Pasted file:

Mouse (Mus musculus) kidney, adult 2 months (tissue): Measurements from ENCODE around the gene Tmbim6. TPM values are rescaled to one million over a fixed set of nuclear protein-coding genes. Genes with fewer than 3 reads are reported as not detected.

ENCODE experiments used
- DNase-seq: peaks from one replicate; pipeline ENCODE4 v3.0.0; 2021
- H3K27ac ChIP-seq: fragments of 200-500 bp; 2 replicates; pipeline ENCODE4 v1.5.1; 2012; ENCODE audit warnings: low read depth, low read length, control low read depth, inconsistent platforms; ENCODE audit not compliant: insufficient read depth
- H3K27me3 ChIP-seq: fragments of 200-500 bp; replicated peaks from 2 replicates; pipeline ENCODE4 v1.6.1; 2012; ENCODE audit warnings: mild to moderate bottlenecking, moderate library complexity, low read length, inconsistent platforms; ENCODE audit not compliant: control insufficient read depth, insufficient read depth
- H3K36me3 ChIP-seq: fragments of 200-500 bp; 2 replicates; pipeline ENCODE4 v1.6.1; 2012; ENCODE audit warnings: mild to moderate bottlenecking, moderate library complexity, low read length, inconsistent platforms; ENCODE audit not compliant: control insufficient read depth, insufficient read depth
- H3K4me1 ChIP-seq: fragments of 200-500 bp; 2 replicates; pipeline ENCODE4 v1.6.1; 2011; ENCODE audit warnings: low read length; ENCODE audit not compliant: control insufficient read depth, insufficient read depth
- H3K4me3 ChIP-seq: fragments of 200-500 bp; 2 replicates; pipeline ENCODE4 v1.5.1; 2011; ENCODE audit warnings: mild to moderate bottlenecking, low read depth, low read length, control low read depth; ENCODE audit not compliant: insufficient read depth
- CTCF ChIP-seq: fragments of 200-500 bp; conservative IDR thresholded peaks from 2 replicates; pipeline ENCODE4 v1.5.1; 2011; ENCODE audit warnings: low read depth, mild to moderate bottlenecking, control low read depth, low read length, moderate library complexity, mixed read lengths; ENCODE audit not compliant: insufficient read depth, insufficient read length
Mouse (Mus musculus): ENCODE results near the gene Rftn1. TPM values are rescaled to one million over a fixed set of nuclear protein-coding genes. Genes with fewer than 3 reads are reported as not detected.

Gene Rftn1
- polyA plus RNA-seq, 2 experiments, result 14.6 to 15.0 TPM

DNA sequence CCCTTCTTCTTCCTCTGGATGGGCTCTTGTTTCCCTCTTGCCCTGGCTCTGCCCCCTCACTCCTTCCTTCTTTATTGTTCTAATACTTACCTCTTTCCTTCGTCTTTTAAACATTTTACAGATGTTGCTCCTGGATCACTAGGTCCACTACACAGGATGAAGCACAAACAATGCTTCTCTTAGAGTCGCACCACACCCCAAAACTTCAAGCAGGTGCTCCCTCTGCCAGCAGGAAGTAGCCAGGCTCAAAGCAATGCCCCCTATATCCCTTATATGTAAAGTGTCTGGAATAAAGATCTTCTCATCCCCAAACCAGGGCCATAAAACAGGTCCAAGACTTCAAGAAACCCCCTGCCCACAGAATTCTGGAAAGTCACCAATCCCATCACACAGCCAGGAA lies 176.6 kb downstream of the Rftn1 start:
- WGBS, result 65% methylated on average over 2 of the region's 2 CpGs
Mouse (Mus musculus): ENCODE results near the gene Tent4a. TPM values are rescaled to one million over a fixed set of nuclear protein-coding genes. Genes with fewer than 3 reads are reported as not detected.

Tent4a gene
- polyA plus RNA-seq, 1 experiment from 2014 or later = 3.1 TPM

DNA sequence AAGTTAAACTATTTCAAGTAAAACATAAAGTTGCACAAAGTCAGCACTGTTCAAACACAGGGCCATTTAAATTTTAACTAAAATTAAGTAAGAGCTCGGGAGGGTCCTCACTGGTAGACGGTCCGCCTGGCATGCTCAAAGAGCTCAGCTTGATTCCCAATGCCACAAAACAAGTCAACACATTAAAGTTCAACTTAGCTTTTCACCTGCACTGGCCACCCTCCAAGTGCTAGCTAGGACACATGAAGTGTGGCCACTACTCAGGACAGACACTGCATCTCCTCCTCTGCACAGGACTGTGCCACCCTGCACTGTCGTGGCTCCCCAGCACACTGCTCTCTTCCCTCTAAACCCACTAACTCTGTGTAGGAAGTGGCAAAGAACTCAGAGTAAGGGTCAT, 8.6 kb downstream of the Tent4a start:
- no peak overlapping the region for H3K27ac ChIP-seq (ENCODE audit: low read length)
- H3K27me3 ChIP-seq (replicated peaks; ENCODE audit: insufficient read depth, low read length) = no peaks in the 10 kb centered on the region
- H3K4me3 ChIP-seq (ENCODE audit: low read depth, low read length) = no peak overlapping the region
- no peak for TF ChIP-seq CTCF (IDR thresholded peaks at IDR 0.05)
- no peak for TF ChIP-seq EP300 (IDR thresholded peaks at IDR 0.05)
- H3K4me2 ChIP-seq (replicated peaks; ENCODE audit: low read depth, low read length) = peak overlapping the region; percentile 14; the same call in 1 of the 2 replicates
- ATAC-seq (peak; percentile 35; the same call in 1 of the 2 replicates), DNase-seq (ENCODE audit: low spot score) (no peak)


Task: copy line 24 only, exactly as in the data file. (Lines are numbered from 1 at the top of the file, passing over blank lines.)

- H3K4me2 ChIP-seq (replicated peaks; ENCODE audit: low read depth, low read length) = peak overlapping the region; percentile 14; the same call in 1 of the 2 replicates